Thematic investments in focus as investors seek to harness sustainability trends
In this year’s Institutional Investor Study, we see that North American institutional investors are increasingly focused on thematic exposures and the impact of their investments.
In this year’s Institutional Investor Study, we see that North American institutional investors are increasingly focused on thematic exposures and the impact of their investments. As investors become more comfortable with sustainability as an investment discipline, we are seeing demand mature from seeking more general integration of sustainability characteristics to more specific approaches that directly benefit from long-term global economic themes.
As the world grapples with regime shift and the trends of deglobalization, decarbonization and demographics on the investment landscape, sustainability themes are becoming increasingly important, creating new opportunities for companies and investments that provide sustainable products and services. As a result, investors are looking to identify and allocate capital to these emerging sustainable investment themes.
Thematic approaches to sustainability
With decarbonization perceived as an enduring trend, driven by policy and regulation, as well as increased corporate commitments, institutional investors are seeking to tap directly into market tailwinds for companies that are leaders in or enablers of transition. In other words, there is a shift from simply considering ESG as a risk mitigation tool, to identifying and targeting thematic sustainability opportunities arising from macroeconomic shifts.
When asked for their preferred approach to investing sustainably, this year’s US respondents highlighted thematic (69% vs. 61% global) as their top choice while Canadian investors highlighted exclusion (61%) and thematic (60%) as their preferred approaches. Thematic investing can be seen as a running trend throughout the results: for example, when asked about the most important themes within natural capital and biodiversity, sustainable food and water was most selected by US (45%) & Canadian (36%) investors (34% global), while Canadian investors also highlighted the circular economy (34%).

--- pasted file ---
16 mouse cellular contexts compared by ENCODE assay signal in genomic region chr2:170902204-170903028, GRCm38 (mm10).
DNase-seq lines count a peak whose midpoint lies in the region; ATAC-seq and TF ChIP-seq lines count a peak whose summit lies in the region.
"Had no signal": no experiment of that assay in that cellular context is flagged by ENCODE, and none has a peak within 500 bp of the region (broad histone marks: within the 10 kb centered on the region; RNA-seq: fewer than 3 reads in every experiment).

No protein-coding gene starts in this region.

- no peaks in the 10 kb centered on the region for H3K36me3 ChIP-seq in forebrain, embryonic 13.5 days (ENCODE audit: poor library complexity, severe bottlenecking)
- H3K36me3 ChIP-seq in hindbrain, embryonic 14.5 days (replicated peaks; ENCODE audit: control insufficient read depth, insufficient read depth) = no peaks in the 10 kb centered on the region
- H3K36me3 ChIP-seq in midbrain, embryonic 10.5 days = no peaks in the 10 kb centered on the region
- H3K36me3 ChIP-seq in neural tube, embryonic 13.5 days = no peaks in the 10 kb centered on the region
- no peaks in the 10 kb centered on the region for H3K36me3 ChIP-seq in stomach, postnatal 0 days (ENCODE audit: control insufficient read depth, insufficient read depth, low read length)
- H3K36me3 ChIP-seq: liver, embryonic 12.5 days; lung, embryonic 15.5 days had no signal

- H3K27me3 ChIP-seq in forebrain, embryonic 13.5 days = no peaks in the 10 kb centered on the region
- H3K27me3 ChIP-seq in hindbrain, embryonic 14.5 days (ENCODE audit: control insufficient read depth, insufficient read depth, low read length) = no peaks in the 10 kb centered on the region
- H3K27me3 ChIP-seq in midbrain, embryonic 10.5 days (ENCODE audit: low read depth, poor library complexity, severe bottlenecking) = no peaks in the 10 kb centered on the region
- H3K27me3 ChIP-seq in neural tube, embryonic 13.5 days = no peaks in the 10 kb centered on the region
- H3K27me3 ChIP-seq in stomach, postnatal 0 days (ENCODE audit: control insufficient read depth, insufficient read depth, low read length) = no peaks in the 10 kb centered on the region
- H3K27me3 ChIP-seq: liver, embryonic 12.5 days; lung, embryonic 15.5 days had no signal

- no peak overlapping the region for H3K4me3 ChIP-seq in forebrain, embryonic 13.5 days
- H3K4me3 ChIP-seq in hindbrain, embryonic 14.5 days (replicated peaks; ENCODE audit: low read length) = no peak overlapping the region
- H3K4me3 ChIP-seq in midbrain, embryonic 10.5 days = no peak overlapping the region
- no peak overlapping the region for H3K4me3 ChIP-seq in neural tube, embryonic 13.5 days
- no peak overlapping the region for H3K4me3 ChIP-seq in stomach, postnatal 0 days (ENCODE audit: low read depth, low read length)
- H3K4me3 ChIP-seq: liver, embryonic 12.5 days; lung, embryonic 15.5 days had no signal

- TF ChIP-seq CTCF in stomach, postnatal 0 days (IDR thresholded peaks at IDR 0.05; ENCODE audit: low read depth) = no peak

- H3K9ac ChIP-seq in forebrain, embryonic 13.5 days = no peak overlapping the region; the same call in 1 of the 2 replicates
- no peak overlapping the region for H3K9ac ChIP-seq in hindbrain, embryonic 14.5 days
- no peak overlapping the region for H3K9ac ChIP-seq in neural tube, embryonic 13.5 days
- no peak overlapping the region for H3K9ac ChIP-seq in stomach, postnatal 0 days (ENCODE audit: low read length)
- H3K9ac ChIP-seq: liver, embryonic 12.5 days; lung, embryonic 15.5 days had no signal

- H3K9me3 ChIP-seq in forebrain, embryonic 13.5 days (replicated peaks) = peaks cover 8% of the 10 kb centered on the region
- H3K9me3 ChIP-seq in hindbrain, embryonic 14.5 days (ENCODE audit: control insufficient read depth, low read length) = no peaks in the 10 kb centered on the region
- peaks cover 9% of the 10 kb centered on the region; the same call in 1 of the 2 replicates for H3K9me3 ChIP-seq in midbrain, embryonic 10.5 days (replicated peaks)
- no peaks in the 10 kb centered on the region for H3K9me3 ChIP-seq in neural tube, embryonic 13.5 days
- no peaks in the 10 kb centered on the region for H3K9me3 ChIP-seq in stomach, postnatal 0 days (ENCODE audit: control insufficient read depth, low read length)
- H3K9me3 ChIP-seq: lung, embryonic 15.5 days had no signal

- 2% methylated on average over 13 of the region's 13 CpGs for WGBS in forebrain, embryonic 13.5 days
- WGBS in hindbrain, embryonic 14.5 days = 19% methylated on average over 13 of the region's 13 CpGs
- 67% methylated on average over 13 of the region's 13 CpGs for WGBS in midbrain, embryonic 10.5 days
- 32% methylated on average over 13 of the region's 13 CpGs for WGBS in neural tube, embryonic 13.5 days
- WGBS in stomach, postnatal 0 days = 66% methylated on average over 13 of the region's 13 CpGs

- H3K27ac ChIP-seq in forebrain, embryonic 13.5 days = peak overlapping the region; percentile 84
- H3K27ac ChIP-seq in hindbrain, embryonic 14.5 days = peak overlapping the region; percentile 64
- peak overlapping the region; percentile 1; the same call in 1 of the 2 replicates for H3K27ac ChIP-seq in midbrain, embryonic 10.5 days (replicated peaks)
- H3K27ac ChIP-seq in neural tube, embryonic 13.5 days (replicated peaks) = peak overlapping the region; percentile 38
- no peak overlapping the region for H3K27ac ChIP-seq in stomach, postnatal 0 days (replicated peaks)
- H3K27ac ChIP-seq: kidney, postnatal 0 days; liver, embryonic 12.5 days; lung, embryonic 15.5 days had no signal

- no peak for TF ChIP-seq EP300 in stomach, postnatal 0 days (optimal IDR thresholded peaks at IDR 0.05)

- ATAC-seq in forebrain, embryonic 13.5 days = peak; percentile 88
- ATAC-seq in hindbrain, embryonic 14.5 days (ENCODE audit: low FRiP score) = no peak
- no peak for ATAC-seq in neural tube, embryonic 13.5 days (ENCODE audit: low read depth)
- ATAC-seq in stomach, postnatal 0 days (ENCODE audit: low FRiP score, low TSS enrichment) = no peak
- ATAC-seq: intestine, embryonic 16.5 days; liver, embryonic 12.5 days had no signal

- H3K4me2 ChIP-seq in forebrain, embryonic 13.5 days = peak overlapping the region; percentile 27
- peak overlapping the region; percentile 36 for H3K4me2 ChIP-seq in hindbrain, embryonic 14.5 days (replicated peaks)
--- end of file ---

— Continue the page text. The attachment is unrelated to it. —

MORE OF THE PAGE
Q: What is your preferred approach to investing sustainably? Rank up to three.
Source: Institutional Investor Study 2023, Notes: Respondents ranked approaches from 1–6. This graph shows %Rank 1+2+3. 'Other' response not shown. Global = 1%, Canada = 7%, United States, 3%.
Fiduciary duty & financial returns key driver for sustainable investing
This year’s results have highlighted that North American investors do want their investments to make a positive impact on society and the planet (42%). While this may not necessarily mean impact investing in the traditional sense of having an additional impact objective alongside a return objective, it does mean that investors understand that investments can cause externalities to people and planet, and they want to quantify and account for those impacts. Beyond this, we can observe stark differences between other motivations among investors in Canada and the US. Regulatory and industry pressures (46%) is cited as the key driver for Canadian investors’ sustainability focus, followed by aligning to corporate values (37%), whereas in the US, fiduciary duty is highlighted as a key focus of sustainability, though it is perceived as somewhat less important in other regions (37% vs. 30% global).
Q: What is driving your sustainable investment focus?
Source: Institutional Investor Study 2023, Note: Respondents were asked to select all that apply. 'Other' response not shown. North America = 2%, Canada = 8%, United States = 15%.
When investors are selecting an impact investment, 60% of North American investors say that the most important criteria is an impact which is easily measured and understood, followed by an impact that could be of benefit to their stakeholders (58% vs. 53% globally).